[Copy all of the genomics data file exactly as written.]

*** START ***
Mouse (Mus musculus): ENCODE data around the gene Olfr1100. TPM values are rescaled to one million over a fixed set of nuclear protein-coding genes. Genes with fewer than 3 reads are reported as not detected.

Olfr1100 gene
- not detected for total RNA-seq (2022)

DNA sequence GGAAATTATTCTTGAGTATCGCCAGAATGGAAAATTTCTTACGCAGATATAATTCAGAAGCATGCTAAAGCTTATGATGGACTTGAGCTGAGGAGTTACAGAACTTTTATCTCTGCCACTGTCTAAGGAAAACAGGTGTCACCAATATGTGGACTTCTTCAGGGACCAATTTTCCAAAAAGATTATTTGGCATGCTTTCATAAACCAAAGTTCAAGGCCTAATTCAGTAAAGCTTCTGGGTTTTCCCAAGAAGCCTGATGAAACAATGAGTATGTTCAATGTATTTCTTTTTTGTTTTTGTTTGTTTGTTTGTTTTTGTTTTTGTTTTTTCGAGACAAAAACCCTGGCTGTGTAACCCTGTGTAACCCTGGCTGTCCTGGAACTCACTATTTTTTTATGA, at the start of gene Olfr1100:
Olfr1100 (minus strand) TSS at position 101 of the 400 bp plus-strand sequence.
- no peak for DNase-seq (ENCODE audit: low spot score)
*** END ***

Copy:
Mouse (Mus musculus): ENCODE data around the gene Olfr1100. TPM values are rescaled to one million over a fixed set of nuclear protein-coding genes. Genes with fewer than 3 reads are reported as not detected.

Olfr1100 gene
- not detected for total RNA-seq (2022)

DNA sequence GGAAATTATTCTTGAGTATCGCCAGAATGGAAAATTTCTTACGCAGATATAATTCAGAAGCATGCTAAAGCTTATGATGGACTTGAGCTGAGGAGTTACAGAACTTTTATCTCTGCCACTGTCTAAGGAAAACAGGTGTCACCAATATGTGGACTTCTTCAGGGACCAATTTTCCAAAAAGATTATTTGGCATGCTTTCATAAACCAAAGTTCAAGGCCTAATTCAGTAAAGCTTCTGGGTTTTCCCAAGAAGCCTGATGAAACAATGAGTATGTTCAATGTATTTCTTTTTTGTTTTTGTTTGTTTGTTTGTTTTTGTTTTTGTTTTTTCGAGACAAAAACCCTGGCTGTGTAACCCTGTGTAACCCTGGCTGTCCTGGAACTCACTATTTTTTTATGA, at the start of gene Olfr1100:
Olfr1100 (minus strand) TSS at position 101 of the 400 bp plus-strand sequence.
- no peak for DNase-seq (ENCODE audit: low spot score)